Local rider, Brenda Beatty describes some of the thrills you’ll experience when you ride our trails.
Quesnel has always had secretly awesome trails for biking, hiking and running but it all exploded in 2019 with the creation of 4 new trails and BC’s first-ever Mountain Bike Provincial Park on Dragon Mountain. A partnership between the Gold Rush Cycling Club, The City of Quesnel and the Cariboo Regional District made all of this activity and development possible. The Wonderland network has blossomed with several new trails, a parking lot and has been designated a BC Recreation Site. Tonnes of dirt has been moved around to carve out sweet, swoopy lines that will thrill every outdoorsy type.
All of these trails are designed for non-motorized use. Hikers, runners and bikers are welcome to enjoy the fun, just be aware that the trails are shared with bikers who are a lot faster than you. Share the trail by making space on the uphill side of a trail to allow others to pass and be aware of trail direction (up/down or downhill only).
Before you go:
- Pick up a free trail map at one of several downtown businesses or the Quesnel Visitor Centre
- Pump up your tires
- Fill your water bottle
- Wear a properly-fitted helmet and gloves
- Invite your friends
Hint: For some extra help with navigation, download the free Trailforks app before you head out.
Walk in the Park / Rock in the Park 7.1 km combined
Best for: family rides, new mountain bikers & getting to the top without using the road
Dragon Mountain has always been the shuttling destination in Quesnel. Trails like Rockasaurus and Seven Dwarves are fast and technical down lines and their only access was by driving or a long pedal up the access road. This new trail offers a gradual 7.1 km climb to the top and is the best trail on Dragon Mountain to bring kids or to get new riders hooked on the thrill of biking.
The first three kilometers provide a smooth, wide machine-built surface that will put a smile on everyone’s face. As it ascends, it gets gradually more technical and tight, so challenge yourself to go a little further every time, gently pushing your limits. You’ll cross the road at 1.6 km, and a few laps on the lower section could easily fill the attention span of your littles.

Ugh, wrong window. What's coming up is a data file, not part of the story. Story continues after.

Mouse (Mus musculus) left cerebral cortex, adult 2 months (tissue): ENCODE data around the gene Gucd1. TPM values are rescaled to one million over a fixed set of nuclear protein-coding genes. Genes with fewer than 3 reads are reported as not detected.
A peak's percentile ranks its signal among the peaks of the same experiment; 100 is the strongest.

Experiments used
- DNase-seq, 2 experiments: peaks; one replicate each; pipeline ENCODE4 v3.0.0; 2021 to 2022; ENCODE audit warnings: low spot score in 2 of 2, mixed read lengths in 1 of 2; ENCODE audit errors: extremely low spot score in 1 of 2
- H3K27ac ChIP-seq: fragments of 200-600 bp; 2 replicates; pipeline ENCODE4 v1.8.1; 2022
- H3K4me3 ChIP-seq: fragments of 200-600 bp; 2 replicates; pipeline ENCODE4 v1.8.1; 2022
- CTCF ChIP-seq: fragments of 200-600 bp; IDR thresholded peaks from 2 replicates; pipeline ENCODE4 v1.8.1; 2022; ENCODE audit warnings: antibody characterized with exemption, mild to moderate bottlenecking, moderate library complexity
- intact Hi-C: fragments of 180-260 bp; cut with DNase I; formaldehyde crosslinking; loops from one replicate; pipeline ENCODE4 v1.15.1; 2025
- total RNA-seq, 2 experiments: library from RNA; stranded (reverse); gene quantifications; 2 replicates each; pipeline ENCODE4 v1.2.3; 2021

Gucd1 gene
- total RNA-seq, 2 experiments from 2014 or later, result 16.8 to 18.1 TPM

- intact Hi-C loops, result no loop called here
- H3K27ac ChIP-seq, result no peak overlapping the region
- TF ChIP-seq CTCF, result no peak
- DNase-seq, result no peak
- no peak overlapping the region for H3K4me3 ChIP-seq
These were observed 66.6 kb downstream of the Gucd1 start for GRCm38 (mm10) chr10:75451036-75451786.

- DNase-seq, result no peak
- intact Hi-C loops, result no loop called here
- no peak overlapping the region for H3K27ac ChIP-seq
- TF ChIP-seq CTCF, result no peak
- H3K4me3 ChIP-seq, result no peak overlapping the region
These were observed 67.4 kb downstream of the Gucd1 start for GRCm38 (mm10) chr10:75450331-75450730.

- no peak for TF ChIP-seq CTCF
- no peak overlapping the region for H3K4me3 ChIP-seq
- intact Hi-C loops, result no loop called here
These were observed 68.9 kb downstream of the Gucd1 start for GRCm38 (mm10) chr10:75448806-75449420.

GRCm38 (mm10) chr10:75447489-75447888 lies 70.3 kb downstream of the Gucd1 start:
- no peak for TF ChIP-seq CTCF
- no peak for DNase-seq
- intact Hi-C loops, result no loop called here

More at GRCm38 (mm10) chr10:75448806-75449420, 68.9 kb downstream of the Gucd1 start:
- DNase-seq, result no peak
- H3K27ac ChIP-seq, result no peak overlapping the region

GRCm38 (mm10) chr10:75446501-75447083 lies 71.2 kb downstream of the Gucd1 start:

Riding this trail was the first time I mountain-biked in 14 years. I borrowed a friend’s light and squishy bike and went out with my guide for the day. With no bike-handling skills, but basic fitness, I climbed the trail without feeling that my heart was bursting through my chest and I let it rip on the downhill just enough to feel the flow of gravity without pedaling or braking very much.
You can ride this one uphill or downhill and the swoopy corners, smooth path and wiggling through the trees will appeal to anyone. If it’s not exciting enough for you, just go faster!
Angry Beaver 1.2 km
Best for: technical biking (down only), hiking or running
This new trail offers a twisty, rocky down line for biking, hiking or running. The narrow hand-built trail hugs the ridge, gradually falling away through rock gardens (all with simple go-arounds) broken up by smooth bench-cut alleys to catch your breath. If you can take your eyes away from the trail for a moment, you’ll get some big views over Dragon Lake.
I ran this one and loved the flow through sun-dappled patches of huckleberries and large stands of evergreens. This is my favourite spot for a late-day jaunt. From top to bottom, the trail glows gold in the afternoon light.
Mucho Oro 1.9 km
Best for: fast & flowy, bike only & downhill only
Ride this one and ask yourself: “where am I?” You’ll feel like you’re in a ski resort bike park. This one is wide and creamy as it flows from berm to berm. As expected, you can get some major speed here, so it’s only for bikes going downhill. Expect to catch some air as you finesse the twists and turns of this machine-built wonder.
If you like to hold on, catch air and not pedal, you’ll probably do laps on this all day long. This trail is named after the local’s favourite post-ride beer in thanks for Barkerville Brewing’s support of the Gold Rush Cycling Club.
Sluice Box 630 m
Best for: technical downhill, biking & hiking
Any skier knows that the words Gully Run mean that it’s the most fun run on the mountain and Sluice Box perfectly translates that into dirt. This one really takes advantage of the landscape, twisting back and forth across a broad gully and rolling over ladder bridges into the next turn.
You’ll feel like you can fly on Sluice Box, swooping (and sometimes soaring) across the gully. From the top, you get into the excitement right away: a ladder bridge leads to a twisting bermed corner and there’s no stopping, but you probably won’t want to. It’ll be over fast, so hop back onto “What the Huck” (the climbing trail next door) to get back to the top and do it all over again.
Written by Brenda Beatty
Photos by 6ix Sigma Productions and Michael Bednar